Is it just me?… or are The Matrix sequels just as good as the first film?

In our regular polarising-opinion series, Total Film writer Matt Looker asks, is it just me? … or are The Matrix sequels just as good as the first film?

“I love The Matrix . The first one, obviously – not the sequels.” It’s a distinction I’ve heard so many times that it makes me want to reach for the red pills, the blue pills and every-other-colour pills just to try to escape the conversation, let alone reality. What’s really so bad about The Matrix sequels?

OK, yes, I know The Matrix Reloaded ’s rave scene is a sordid, techno-orgy mess filmed to satisfy the Wachowskis’ own punk-y inclinations. And, yes, the Architect makes about as much sense as a drunk hobo playing Mad Libs. And, oh, the trilogy ends on such a downer – heaven forbid that a blockbuster doesn’t conclude with the guy kissing the girl while fist-pumping the air.

But The Matrix has flaws, too. Consider Morpheus’ “scorched sky” speech, or the “humans are batteries” science fart. The difference here is that, like any good sequel should, The Matrix Reloaded and The Matrix Revolutions escalate everything tenfold. So yes, the flaws are apparent, but it’s a small price to pay for the bigger, ballsier action sequences, isn’t it?

After all, we all loved experiencing bullet time while Neo bent over a bit to avoid being shot, but in Reloaded we experience it during a lorry-crash explosion while our hero flies through the air to save his friends, all during the climax to one of the greatest car chases ever filmed. I’ll take hundreds of Architects sweatily writhing against each other in a Zion rave if it means that I get to see something that awesome.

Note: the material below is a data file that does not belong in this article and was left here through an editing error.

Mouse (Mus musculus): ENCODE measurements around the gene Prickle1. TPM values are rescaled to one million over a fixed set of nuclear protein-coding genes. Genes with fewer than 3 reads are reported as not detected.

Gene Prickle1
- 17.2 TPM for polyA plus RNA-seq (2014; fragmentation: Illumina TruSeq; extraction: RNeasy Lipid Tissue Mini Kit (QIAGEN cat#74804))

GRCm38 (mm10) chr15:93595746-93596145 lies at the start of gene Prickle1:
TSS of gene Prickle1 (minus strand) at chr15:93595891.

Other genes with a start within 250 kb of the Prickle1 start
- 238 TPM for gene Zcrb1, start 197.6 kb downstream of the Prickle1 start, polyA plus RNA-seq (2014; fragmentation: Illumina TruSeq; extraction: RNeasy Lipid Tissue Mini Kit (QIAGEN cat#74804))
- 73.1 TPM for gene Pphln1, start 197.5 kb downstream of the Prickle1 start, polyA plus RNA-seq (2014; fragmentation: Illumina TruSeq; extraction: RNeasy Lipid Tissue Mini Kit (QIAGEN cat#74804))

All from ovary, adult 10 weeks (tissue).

The truth is, the only real problem with the sequels is the audience. After the first film’s simpler, hacker-to-hero story, cinemagoers were resentful because the follow-ups undermined the everyman-is-chosen-one set up in order to ask more questions than they answered. Is Neo really The One? If The Oracle is just another program, can we really trust her prophecy? If Neo is just the latest in a long line of similar anomalies that have no real consequence, has that just rendered the whole story redundant?

Suddenly, those viewers who were only comfortable getting their head around the colour-coded exploration of free will in The Matrix complained because the sequels asked “what is the meaning of existence?” and then didn’t provide an answer. But what was the alternative? Just show more of Neo beating up Agent Smith and saving the world? Why suffer another déjà vu glitch?

No, for those who moan about an endless run of reboots, remakes and adaptations, The Matrix trilogy might be the last great franchise not based on a book/comic/videogame/meme. For those who complain that blockbusters are dumb, mindless explosion-fests, The Matrix sequels spend as much time exploring great modern philosophical posers as it does showing kick-ass action. For those who whine about studios churning out sequel after sequel after sequel, Revolutions offers finality to a story that, Nolan’s The Dark Knight trilogy aside, is rarely seen in our current franchise-milking age.

Surely The Matrix sequels are everything we, as film lovers, should be applauding. Or is it just me?

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